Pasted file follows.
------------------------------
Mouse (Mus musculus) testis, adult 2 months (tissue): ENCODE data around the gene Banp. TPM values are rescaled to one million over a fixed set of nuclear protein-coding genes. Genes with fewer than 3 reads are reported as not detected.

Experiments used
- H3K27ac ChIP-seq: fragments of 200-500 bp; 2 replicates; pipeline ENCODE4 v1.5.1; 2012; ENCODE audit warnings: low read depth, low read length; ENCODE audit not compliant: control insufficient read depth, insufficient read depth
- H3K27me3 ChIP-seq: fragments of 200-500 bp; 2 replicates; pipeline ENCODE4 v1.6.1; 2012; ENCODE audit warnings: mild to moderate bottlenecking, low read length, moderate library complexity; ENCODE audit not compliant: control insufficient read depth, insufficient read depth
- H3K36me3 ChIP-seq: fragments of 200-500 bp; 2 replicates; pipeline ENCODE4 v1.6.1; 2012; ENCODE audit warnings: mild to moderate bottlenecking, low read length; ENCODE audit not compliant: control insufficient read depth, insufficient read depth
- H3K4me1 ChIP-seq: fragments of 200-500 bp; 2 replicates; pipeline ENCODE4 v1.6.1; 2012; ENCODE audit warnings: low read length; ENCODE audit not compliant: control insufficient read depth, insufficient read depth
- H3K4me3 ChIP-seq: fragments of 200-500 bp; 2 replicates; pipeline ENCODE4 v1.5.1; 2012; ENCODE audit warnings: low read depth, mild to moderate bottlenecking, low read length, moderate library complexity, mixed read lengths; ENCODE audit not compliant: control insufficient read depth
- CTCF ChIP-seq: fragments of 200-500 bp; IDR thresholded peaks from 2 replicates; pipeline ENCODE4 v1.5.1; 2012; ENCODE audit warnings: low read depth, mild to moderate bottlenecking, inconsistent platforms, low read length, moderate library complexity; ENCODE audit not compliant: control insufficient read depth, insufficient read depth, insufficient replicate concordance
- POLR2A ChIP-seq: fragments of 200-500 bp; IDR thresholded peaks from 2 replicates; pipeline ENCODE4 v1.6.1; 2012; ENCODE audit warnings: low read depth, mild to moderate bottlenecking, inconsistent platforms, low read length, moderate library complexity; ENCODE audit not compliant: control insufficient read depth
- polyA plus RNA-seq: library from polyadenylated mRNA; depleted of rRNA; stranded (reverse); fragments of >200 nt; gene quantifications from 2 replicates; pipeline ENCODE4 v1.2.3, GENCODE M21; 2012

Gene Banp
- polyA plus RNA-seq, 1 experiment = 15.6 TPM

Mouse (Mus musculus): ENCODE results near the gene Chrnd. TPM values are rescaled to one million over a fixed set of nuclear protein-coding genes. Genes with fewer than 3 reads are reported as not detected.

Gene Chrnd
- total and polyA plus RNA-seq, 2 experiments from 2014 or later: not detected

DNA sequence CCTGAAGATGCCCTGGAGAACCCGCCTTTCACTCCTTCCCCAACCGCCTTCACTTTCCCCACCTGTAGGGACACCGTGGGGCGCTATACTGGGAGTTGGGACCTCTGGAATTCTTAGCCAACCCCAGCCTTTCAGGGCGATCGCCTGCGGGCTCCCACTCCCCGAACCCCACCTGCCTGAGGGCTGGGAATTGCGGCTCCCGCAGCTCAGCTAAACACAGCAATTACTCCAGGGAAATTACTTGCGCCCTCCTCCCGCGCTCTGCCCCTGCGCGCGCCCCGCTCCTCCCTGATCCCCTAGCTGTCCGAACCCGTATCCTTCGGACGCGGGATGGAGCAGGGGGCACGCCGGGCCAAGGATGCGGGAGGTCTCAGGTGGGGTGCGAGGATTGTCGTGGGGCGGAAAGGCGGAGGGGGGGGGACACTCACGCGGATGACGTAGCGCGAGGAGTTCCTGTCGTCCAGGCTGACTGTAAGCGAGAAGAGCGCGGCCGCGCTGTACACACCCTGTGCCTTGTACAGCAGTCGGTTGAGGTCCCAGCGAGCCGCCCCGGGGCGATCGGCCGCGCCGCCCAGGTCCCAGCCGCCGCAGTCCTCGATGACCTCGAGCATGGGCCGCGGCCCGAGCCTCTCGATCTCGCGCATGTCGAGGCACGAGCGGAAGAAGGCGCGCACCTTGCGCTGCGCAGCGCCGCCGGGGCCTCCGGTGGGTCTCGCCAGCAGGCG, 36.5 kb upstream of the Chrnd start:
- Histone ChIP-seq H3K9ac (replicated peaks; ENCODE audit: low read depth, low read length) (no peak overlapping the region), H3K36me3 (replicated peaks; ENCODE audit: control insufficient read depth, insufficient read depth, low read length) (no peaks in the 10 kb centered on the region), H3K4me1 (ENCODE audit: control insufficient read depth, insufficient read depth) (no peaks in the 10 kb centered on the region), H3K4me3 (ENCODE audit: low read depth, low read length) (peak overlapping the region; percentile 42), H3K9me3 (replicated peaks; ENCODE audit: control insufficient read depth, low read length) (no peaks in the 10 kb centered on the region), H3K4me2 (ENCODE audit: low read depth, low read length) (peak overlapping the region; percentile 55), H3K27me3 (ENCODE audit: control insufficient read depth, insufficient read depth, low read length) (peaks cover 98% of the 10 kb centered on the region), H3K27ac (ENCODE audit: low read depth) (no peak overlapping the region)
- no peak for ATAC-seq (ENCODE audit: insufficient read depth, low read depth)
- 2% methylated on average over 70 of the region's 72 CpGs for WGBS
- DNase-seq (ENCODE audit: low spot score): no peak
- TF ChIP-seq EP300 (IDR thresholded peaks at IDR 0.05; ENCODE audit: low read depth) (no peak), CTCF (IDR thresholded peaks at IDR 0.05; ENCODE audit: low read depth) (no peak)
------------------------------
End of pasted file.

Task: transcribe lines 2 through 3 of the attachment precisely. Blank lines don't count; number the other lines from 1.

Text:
Experiments used
- H3K27ac ChIP-seq: fragments of 200-500 bp; 2 replicates; pipeline ENCODE4 v1.5.1; 2012; ENCODE audit warnings: low read depth, low read length; ENCODE audit not compliant: control insufficient read depth, insufficient read depth